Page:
While by no means complete, comprehensive, or truly representative, we hoped to provide a broad overview of the projects, as well as sufficient detail for more intensive study and comparison of the many separate components of a large resort hotel, whose spatial relationships were so carefully designed and configured by the architect. 

Over the hundreds of building projects represented by the Stern and Rissman collections, we decided to focus on those most significant, either as historic Las Vegas structures or as representing significant innovations in building design and function. We also wanted to select when possible hotels still standing, such as the original MGM Grand (now Bally’s), Hilton International, Sahara, and the Flamingo Hilton, or which survived over a period of time. The only unbuilt project represented is Stern’s Xanadu, which is included for its unique design elements and the survival of many early concept sketches and drawings.  

A few of the earliest hotels were included if there was a fairly complete record, such as for the Hacienda, or if drawings of the original building, used for later renovations, demolition, or reconstruction projects were included in a later set of drawings. For example, some of Wayne McAlister’s original Sands Hotel drawings were with Stern’s later tower and expansion plans, as were original drawing from the Thunderbird, Royal Nevada, Riviera and the Last Frontier included with later sets.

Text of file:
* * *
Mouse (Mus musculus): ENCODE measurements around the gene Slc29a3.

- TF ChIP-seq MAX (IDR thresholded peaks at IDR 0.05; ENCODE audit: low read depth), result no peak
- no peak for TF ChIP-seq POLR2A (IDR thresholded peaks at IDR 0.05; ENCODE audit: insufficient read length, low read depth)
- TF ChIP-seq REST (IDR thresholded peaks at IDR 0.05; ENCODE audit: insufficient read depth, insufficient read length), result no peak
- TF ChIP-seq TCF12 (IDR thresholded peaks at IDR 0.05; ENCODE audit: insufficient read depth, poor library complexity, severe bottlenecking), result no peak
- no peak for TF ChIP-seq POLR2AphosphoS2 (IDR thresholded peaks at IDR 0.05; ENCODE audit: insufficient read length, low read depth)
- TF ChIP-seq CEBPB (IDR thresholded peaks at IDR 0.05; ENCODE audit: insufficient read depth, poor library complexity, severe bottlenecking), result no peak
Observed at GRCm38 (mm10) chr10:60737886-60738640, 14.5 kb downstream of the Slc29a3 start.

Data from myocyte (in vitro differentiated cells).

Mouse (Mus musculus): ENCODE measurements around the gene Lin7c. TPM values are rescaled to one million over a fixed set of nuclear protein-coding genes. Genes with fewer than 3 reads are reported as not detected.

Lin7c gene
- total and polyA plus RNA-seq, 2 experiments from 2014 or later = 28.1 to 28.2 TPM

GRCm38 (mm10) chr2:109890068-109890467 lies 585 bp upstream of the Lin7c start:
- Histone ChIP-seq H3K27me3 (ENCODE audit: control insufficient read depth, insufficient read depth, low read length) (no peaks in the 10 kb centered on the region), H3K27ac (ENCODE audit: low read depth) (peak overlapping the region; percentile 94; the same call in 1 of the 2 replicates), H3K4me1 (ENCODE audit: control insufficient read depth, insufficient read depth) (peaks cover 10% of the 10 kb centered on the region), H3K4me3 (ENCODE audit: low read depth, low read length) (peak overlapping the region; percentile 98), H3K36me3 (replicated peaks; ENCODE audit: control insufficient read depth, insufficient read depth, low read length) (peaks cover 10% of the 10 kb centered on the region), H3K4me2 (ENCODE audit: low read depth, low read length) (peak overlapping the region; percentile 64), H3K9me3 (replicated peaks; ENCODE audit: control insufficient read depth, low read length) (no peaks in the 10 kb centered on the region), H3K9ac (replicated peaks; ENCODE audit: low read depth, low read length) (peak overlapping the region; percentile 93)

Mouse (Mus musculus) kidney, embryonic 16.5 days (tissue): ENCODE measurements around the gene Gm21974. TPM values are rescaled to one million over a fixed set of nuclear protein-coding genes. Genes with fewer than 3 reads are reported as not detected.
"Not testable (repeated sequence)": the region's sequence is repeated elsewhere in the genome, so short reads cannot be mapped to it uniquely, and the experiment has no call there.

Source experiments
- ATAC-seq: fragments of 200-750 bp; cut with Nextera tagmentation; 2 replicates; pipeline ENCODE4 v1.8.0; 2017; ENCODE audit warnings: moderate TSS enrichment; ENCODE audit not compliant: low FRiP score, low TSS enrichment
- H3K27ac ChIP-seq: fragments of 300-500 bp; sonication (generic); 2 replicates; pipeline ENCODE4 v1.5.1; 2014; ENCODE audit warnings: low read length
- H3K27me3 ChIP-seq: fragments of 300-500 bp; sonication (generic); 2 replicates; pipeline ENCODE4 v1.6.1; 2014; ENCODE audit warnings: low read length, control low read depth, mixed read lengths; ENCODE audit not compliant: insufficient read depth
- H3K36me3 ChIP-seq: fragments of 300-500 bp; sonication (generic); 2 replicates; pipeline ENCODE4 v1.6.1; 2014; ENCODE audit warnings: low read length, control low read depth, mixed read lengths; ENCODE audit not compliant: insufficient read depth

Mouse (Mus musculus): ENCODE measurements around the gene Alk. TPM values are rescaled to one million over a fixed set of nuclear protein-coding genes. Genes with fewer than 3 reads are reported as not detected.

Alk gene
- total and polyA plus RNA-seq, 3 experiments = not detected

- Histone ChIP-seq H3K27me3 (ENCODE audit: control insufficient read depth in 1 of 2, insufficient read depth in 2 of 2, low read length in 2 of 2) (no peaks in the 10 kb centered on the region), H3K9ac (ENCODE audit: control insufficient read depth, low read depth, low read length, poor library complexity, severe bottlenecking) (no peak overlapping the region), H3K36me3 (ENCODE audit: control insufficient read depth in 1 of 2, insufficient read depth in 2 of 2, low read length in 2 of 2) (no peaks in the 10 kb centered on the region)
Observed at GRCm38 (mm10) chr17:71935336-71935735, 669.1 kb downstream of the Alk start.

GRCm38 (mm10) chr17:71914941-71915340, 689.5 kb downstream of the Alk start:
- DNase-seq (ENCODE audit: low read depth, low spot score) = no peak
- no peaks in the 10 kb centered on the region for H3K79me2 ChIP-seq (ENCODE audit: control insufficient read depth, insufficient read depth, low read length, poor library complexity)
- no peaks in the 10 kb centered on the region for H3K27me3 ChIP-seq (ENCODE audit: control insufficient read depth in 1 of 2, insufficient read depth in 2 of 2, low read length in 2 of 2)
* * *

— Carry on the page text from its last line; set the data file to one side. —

For some hotels, such as the Frontier, Riviera, and Sahara, there is an almost complete building history, as these properties expanded and were transformed over the years, providing microcosms of Strip design. A number of the famous hotels such as Desert Inn, the Dunes, or the Stardust are not represented. Because the focus of the project is the Strip, we ignored Fremont Street (except in photographs), and so did not include Stern’s or Rissman’s designs for Binion’s Horseshoe, the Fremont, or the Mint. And because this project is based upon historical collections spanning the careers of these two architects who effectively retired in the 1980s, much of the present Strip architecture is not represented—no City Center; no Steve Wynn properties past or present; no Venetian, MGM, New York-New York, Paris, or Planet Hollywood; no Luxor, Excalibur or Mandalay Bay. 

We did include Lake Tahoe and Atlantic City for the distinctive designs developed there, but not Reno, Laughlin, or Primm, which tended to be scaled-down copies of Las Vegas designs. Neon was an important facet of Las Vegas architecture, a subject unto itself. While we have included images from the YESCO archives, in the context of this project, YESCO and its signs do not receive the full treatment that they would deserve in a larger representation of Las Vegas. Perhaps in a later edition.

With the photographs record we were far more inclusive, and here we have represented resort architecture throughout Las Vegas including Fremont Street. We also thought it useful to provide images of interiors and signs when possible to give greater visual perspective.